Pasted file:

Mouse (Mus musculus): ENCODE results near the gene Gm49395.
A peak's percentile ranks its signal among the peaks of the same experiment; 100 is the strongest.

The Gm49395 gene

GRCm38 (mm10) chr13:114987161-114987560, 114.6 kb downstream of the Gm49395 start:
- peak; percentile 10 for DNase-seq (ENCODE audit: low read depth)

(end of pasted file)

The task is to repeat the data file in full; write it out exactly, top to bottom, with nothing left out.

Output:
Mouse (Mus musculus): ENCODE results near the gene Gm49395.
A peak's percentile ranks its signal among the peaks of the same experiment; 100 is the strongest.

The Gm49395 gene

GRCm38 (mm10) chr13:114987161-114987560, 114.6 kb downstream of the Gm49395 start:
- peak; percentile 10 for DNase-seq (ENCODE audit: low read depth)